“Cars almost mean more than human
relationships to some people”, comments the psychologist. Losing their driving
licence can therefore have major social consequences, not least on personal
relationships or at work. This evokes a great deal of anger and emotion. “That
is one of the more complex aspects of the job”, points out Nicole Eugster. The
expert assessments may involve high expectations and great pressure. “You have
to be able to deal with distress but also with the frustration of these people.
It is very demanding.” That is why supervision and peer consulting is so
important. The 20 or so traffic psychologists who carry out expert assessments
in French-speaking Switzerland meet regularly to discuss their practices and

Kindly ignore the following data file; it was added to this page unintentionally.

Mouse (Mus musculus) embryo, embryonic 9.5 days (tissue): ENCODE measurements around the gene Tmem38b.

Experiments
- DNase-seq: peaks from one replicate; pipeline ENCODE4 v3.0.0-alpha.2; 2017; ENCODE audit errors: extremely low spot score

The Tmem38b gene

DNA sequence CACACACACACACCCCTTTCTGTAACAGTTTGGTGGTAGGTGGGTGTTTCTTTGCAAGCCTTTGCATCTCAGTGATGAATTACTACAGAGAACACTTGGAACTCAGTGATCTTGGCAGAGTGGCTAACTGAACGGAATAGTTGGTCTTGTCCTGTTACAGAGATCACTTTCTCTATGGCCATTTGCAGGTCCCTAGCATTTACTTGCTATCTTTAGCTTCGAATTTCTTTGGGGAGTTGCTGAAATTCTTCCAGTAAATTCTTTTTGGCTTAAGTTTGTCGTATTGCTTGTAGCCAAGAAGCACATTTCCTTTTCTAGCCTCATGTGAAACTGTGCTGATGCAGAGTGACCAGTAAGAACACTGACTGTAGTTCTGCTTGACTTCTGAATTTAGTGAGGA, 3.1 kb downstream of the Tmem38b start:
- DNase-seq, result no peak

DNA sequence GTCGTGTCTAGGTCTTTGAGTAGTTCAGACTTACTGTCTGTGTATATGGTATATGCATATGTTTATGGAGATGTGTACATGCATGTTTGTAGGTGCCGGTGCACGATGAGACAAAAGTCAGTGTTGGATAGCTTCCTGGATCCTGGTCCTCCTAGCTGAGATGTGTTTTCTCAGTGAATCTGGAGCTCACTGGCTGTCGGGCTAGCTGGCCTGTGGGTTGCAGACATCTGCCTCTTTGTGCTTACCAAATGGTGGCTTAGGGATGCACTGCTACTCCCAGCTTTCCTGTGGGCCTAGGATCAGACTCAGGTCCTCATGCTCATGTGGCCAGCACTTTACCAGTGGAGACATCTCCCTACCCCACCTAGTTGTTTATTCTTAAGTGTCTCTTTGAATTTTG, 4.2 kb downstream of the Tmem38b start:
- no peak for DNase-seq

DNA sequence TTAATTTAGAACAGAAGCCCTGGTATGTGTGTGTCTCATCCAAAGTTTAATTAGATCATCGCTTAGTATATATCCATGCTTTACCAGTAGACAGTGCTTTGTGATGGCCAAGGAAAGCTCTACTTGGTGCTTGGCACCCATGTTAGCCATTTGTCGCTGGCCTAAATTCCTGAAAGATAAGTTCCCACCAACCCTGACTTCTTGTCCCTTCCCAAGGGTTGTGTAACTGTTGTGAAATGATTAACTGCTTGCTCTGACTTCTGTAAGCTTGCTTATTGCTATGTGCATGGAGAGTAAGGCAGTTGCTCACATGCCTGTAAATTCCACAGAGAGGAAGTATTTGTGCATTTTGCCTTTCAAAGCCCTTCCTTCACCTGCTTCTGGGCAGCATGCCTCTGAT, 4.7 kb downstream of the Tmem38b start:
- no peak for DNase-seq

exchange views. A first meeting in French-speaking Switzerland will also take
place at the beginning of the year between the experts and therapists
specialised in traffic, of which there are currently still too few. Nicole Eugster believes that explaining her
job both within and outside of her own profession is vitally important. “There is too little awareness of traffic
psychology. However, there is huge potential for professionals who are not
apprehensive about working in this rather unusual environment.”
Profession: FSP specialist in legal psychology and traffic psychology
Expertise: clinical training, analytical mind and ability to summarise, writing skills, ability not to judge and to deal with emotions and frustration.